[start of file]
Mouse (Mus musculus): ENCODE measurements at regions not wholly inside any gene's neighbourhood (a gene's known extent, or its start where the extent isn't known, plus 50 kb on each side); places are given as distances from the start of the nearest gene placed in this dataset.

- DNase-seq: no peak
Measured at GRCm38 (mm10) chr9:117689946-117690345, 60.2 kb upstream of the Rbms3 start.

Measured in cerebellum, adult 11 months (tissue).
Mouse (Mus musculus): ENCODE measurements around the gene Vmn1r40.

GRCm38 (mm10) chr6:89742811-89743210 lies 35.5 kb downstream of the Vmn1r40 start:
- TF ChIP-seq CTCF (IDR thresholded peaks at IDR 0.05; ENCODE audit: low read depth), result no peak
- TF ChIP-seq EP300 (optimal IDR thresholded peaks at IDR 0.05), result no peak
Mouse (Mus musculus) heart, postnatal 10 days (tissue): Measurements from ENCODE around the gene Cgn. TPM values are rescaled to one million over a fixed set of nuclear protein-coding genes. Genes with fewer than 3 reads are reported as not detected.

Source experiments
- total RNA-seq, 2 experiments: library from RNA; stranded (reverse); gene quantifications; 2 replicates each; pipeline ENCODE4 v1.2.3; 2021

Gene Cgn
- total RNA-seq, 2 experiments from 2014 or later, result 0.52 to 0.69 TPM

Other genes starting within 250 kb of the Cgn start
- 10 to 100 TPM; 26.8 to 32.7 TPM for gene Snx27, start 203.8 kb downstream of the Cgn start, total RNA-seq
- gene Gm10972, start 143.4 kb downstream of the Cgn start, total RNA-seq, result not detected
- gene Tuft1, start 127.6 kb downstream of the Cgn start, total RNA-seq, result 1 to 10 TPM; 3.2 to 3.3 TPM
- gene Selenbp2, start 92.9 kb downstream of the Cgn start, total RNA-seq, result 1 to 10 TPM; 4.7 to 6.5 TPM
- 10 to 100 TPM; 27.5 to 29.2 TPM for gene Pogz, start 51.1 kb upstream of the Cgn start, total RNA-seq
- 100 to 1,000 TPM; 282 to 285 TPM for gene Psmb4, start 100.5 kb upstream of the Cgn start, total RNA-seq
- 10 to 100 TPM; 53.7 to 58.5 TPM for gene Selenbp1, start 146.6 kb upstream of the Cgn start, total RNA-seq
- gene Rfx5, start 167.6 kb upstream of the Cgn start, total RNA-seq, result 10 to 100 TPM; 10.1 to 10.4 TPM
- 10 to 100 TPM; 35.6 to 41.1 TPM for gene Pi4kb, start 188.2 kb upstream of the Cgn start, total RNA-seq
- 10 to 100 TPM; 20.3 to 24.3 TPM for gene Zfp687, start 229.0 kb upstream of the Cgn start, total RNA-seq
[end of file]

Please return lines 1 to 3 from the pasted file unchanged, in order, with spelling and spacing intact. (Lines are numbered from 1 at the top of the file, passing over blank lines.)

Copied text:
Mouse (Mus musculus): ENCODE measurements at regions not wholly inside any gene's neighbourhood (a gene's known extent, or its start where the extent isn't known, plus 50 kb on each side); places are given as distances from the start of the nearest gene placed in this dataset.

- DNase-seq: no peak
Measured at GRCm38 (mm10) chr9:117689946-117690345, 60.2 kb upstream of the Rbms3 start.